Theme 4 : Science and Religion in Education.  26/01/16

Noah’s ark has been found, not on top of a mountain or at the bottom of the sea, but instead n Ken Ham’s Young Earth Creationist museum. The final Article I am examining is a post made in the new year of January 2016. for my final media watch week I intend to examine  how Ultra Darwinists and creationists promote religious education.

Once again I m taking an article from and I notice the favor toward Dawkins in the posts. Although I have encountered atheists favorable articles, the Christian Posts are a more mainstream site with a formal presence. “Atheist organizations and other secular groups have been falsely claiming that AiG/Ark Encounter should not receive a facially neutral tax incentive in Kentucky because of our Christian message.”[16] The final article I am examining is not about the funding of a new museum for athiests or science in schools but instead the risk of what happens when we don’t combat creationist topics with science.

Dawkins undoubtedly raises an extremely valid point here. It’s not that we should not teach creationism, (regardless of our views) but we cannot preach creationism as cannon and I think that is why a lot of schools in America are failing to do because they are incapable of critiquing their own set of religious beliefs. James fowler examined in his third stage of faith development, when people reach adolescence they become very protective to their original beliefs. Dawkins credits

‘Students will say they don’t believe in the science because it’s not what they are being told through engagement with their faith. That’s a very sensitive issue for teachers to handle.’ There is a lot of truth in the statement. We as children often don’t see the concept of lying according to James Fowler. What we are taught about Santa, the Easter Bunny, etc comes from our perception of what people (mostly our families) tell us. The article comes from the telegraph in the UK which is a well respected news site. The article is certainly examining dawkins’s point but it is also examining other responses from both creationists and celebrities to the principal’s new methods of teaching evolution in schools. This is certainly one of Dawkins’s more positive reports I have seen in the past few weeks.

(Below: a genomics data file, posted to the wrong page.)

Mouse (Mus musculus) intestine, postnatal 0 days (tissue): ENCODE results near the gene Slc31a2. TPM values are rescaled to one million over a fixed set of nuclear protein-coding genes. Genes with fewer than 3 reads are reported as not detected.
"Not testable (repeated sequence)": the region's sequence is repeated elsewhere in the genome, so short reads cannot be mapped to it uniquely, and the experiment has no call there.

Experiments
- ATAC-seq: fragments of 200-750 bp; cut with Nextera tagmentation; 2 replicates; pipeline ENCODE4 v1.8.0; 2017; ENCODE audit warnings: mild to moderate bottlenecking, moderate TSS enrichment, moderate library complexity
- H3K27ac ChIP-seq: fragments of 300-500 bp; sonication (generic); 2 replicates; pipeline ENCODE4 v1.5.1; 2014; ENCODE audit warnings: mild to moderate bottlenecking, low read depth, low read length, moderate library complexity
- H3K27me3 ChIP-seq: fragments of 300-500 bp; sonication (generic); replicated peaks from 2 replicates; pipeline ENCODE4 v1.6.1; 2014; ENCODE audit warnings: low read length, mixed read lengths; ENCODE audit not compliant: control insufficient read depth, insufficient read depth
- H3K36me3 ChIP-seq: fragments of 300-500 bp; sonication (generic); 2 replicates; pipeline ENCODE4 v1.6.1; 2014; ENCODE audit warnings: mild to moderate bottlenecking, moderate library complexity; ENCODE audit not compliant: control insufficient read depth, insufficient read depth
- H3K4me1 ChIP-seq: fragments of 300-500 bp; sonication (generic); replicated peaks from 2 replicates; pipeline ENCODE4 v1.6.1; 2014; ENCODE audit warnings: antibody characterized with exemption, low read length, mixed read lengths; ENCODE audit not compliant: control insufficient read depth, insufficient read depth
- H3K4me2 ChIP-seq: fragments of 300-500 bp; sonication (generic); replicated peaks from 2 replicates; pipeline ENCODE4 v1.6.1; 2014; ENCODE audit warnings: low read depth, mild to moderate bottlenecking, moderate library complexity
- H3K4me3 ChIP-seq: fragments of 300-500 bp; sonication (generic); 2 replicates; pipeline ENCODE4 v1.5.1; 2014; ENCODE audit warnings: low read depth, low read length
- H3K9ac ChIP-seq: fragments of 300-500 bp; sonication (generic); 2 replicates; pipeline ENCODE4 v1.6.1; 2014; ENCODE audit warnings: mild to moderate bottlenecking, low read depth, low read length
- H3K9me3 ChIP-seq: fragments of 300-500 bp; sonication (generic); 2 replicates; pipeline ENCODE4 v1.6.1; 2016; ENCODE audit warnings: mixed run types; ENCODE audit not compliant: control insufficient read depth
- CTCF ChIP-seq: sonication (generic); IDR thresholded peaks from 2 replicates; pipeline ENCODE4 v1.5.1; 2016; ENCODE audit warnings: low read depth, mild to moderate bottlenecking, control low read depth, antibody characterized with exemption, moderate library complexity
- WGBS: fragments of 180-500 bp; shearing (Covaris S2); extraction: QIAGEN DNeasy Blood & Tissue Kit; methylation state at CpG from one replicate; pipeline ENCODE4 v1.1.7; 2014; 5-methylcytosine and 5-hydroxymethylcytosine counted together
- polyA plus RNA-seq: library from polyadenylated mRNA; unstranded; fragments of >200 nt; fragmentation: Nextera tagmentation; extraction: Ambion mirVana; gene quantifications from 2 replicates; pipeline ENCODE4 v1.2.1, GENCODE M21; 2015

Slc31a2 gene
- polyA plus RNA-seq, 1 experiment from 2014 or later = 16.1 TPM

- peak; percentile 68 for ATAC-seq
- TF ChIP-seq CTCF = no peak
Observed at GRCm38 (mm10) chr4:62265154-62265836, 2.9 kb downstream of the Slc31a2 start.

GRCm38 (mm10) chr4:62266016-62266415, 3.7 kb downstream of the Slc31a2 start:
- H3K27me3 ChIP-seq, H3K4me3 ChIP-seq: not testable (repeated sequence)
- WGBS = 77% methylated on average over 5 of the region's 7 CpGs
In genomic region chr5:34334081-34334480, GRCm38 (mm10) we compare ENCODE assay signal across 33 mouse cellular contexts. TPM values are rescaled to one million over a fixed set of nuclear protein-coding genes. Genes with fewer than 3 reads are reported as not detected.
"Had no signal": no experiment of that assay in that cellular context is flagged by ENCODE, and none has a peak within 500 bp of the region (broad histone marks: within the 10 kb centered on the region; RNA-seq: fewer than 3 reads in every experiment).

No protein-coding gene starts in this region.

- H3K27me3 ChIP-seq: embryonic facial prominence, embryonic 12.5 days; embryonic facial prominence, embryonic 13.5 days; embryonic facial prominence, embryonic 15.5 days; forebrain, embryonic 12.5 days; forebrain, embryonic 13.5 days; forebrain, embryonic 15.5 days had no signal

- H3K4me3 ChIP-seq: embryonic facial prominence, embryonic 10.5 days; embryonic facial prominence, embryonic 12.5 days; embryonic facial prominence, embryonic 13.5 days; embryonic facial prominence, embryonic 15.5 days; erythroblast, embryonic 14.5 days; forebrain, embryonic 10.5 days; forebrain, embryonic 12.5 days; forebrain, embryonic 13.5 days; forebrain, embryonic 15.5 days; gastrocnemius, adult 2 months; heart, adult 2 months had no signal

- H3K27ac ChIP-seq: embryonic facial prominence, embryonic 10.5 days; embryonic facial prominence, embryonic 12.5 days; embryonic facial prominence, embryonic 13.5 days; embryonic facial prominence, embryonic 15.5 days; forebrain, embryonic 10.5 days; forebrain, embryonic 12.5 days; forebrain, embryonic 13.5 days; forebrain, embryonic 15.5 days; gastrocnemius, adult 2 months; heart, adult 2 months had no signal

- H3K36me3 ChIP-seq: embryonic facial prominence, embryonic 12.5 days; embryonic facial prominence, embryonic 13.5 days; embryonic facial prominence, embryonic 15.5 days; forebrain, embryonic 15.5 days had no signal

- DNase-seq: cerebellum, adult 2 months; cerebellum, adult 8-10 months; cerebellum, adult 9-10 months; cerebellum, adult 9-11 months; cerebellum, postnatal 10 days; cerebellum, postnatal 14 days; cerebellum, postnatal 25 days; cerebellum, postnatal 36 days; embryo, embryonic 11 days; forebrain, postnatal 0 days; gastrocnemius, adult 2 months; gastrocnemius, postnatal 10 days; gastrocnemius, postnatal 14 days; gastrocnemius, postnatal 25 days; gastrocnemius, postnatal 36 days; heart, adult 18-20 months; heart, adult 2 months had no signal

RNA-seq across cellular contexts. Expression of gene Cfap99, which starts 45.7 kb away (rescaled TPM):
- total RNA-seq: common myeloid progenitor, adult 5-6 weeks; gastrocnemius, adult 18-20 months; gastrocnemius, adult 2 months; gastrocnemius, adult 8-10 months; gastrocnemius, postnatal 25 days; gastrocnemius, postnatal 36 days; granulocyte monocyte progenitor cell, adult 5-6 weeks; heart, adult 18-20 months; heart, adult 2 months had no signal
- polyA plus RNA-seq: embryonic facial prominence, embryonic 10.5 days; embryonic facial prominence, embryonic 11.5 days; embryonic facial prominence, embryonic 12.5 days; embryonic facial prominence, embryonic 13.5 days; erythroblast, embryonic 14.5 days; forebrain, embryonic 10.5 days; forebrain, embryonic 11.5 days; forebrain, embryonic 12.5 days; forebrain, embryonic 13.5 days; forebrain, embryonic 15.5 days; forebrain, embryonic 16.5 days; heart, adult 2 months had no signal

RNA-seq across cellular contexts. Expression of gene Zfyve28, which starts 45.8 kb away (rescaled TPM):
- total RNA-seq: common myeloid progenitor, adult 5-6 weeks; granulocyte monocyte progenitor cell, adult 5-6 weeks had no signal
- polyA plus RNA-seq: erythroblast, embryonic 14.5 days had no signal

It certainly parallels with Ham’s new Ark in terms of each respective idea being used for a certain part of education. The two articles although show a serious amount of time and effort put into their respective project once again encourage us to raise the questions surrounding what is the happy medium between evolution and religion. My past article on the church’s teaching of evolution certainly examines that happy medium. For our future with religious education the article informs and reminds us that it is vital that we ensure we illustrate both ideas and also remind pupils that although there is no conflict between religion and science, fact and faith are two different things and should not be mistaken.


Finale: Ultra-Darwinists and Creationists: Victims of Social media

Right, to conclude this I decided the final theme will not be any articles but instead a collection of memes I have encountered from the Facebook page Catholic Memes. Ironic that the fan page takes a word created by Dawkins, however it takes a line of defence against any fundamentalist religious or scientific view against the Catholic belief. I found this a far more humorous take on my media watch project but at the same time there are underlying messages that speak for themselves in the image.